Family holiday in blissful Bali
Victoria Dickinson and her young family find their happy place during a three-week holiday in Indonesia.
Vivid sunsets, stunning subtropical gardens, fresh healthy cuisine, friendly locals, rich culture and total relaxation. This is just a snippet of what Bali offers. I truly rate it as a safe and enjoyable family holiday destination.
Bali has certainly changed a lot since I visited ten years ago. The effect of tourism – positive and negative – was apparent in each area we visited. However, this time round, accompanied by my husband Laban and our two boys, Art and Woodrow, my previous concerns about sanitation standards, ice cubes and ‘Bali belly’ attacks, dissipated. You can build an itinerary to suit any budget and objective, be it intrepid travel, ultimate relaxation or somewhere in between. We found it well worth the nine-hour flight and the time-zone adjustment.
Our main objective for this holiday was to switch off, relax and connect as a family. We had decided to split our three weeks between several places; Seminyak, Uluwatu, Canggu and the island of Nusa Lembongan. This allowed us to settle into each location before packing up and enduring the chaotic traffic en-route to our next destination.
When considering our accommodation options, we weighed up the benefits of villas and resorts, and came to the conclusion that villas ticked more boxes for us. They offered value, privacy and space, and a home-away-from-home for the boys. We booked most of our accommodation using Airbnb, and then communicated directly with the villa managers to arrange pool fence installation, transfers, and also groceries to have on hand upon our arrival.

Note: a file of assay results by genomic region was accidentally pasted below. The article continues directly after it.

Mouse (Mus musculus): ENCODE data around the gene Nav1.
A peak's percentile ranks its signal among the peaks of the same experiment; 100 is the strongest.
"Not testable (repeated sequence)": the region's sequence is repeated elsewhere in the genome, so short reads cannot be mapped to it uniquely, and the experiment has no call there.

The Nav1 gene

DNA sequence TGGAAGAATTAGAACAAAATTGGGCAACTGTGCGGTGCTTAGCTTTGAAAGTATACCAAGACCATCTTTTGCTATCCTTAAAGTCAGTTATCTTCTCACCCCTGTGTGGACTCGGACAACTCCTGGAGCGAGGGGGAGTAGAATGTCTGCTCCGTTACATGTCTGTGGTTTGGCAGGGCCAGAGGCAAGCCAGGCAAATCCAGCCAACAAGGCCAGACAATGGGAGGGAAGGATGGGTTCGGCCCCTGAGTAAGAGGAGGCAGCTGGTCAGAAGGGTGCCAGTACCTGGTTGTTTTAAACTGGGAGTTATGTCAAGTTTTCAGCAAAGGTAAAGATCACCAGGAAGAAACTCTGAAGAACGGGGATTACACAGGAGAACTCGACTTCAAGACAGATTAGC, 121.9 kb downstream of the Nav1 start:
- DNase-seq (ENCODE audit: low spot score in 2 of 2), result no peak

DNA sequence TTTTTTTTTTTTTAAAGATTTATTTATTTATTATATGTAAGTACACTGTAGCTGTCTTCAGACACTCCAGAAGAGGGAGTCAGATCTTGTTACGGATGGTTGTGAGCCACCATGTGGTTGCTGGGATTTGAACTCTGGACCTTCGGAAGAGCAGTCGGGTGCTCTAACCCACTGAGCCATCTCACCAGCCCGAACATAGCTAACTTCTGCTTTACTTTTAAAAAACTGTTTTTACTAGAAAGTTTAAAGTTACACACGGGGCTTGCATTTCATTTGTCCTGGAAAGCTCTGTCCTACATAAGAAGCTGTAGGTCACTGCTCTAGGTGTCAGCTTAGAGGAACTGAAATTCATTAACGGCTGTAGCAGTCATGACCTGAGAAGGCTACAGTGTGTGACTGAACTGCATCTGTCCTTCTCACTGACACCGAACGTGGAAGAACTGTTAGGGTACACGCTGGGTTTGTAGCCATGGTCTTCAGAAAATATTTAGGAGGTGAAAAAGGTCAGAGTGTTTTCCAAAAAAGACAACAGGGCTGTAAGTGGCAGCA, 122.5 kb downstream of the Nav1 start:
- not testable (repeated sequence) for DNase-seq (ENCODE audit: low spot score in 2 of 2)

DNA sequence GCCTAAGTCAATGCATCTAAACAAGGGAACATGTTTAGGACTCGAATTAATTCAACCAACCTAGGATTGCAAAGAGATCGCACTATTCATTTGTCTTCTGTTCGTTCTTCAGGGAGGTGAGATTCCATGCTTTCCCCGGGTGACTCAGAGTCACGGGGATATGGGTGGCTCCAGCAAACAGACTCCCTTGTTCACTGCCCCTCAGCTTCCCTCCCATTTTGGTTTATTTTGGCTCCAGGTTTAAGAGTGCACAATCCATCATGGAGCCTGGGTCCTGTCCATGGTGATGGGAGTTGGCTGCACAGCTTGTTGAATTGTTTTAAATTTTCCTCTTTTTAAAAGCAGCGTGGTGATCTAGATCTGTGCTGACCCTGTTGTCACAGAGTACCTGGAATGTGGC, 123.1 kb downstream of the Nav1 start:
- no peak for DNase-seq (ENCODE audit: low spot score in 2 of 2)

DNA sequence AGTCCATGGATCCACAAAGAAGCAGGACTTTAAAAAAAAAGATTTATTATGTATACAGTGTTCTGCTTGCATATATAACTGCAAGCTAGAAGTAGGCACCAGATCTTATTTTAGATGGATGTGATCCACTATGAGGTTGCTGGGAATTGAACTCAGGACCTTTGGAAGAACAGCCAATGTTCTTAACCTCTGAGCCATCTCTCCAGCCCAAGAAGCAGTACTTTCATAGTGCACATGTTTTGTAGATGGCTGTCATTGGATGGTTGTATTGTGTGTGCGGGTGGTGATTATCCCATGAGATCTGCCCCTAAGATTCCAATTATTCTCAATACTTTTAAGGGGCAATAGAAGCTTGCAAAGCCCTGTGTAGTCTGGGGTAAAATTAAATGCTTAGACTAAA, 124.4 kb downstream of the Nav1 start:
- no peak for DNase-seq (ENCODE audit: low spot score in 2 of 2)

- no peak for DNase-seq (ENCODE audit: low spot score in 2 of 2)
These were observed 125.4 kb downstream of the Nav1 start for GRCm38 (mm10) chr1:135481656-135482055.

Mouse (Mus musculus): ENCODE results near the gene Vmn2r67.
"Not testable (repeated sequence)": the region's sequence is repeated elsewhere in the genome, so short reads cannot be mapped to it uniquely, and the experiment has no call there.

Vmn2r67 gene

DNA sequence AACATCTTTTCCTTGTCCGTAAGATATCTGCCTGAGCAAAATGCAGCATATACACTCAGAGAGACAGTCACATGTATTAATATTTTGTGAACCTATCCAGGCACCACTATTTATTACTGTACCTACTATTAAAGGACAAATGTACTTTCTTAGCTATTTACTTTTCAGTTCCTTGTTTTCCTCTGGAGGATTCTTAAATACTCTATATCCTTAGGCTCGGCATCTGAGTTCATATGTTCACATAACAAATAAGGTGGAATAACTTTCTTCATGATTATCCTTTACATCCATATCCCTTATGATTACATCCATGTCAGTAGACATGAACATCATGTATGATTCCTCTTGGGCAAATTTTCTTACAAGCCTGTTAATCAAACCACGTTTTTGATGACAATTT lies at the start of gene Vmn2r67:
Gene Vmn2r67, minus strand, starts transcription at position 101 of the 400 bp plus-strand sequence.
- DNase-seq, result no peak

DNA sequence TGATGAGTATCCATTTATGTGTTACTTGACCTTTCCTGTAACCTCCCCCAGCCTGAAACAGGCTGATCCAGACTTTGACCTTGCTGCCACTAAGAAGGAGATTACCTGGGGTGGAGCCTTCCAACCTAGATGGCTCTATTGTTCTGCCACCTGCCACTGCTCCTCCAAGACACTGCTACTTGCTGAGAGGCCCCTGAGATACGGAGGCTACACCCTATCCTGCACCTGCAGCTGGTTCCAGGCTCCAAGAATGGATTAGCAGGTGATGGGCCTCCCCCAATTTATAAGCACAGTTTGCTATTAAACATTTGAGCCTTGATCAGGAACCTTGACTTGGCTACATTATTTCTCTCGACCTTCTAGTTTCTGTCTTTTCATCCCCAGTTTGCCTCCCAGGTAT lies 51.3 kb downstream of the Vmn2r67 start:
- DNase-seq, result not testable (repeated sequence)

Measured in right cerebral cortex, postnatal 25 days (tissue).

After touching down in Denpasar, we met our driver and began a two-hour journey through the notorious Bali traffic to our first villa in Seminyak. Upon arrival, the boys went straight into the temporarily (and tastefully) fenced pool, while I scoped out the villa for other potential hazards and escape routes for Woody, our youngest.
After a few days and, thanks to the time zone shift, some disturbingly early wake-ups, we began to fall into a loose daily pattern. We would have breakfast prepared by the lovely villa staff, Laban or I would head out in search of (strong) coffee, then we’d sunblock the boys and by 8.30am they’d be in the pool. Art and Woody alternated between eating and swimming until late morning, when we’d head out together to explore the area and find somewhere for lunch – the food options were endless.
In the afternoons we’d relax back at the villa, swimming, reading books, lying in the sun and sipping cold drinks while deciding where to go to say goodbye to the sun, and to have dinner. Luxurious, I know! Some nights, the boys were exhausted and in bed by 6.30pm, so we’d head home after sunset and have dinner delivered to the villa, or have a sitter come while we popped out for a quick date night.
After four nights in Seminyak, we moved up to Uluwatu, and shared a villa with friends for a few nights. Peaceful Uluwatu offered a refreshing change of pace, a contrast to the colourful chaos of Seminyak. Surfers on scooters, relaxed cafés and beach clubs, and mischievous monkeys were common features. While our husbands surfed, my friend and I relaxed with the children on Padang Padang beach, or poolside at the villa, enjoying a book (and maybe a cold Bintang). At twenty dollars an hour, we also enjoyed occasional poolside massages.
We visited Monkey Temple, which was entertaining and picturesque, and tried some of the local cafés and cliff-top spots for sundowners with the kids. Sometimes the kids behaved like angels, but at other times like hot, tired toddlers. It’s hit and miss with kids, but we allowed ourselves to be judged – at times, very openly – and occasionally handed out digital devices to ensure a peaceful sunset experience for everyone.
Canggu was our next home for a week, and again, it offered a different feel to the previous locations. We were especially keen to explore, given it barely existed the last time we visited, so to see it bustling with tourists, markets and restaurants was mind-blowing. While our days were repetitive, the variety of dining options and beach clubs created different experiences and kept things interesting.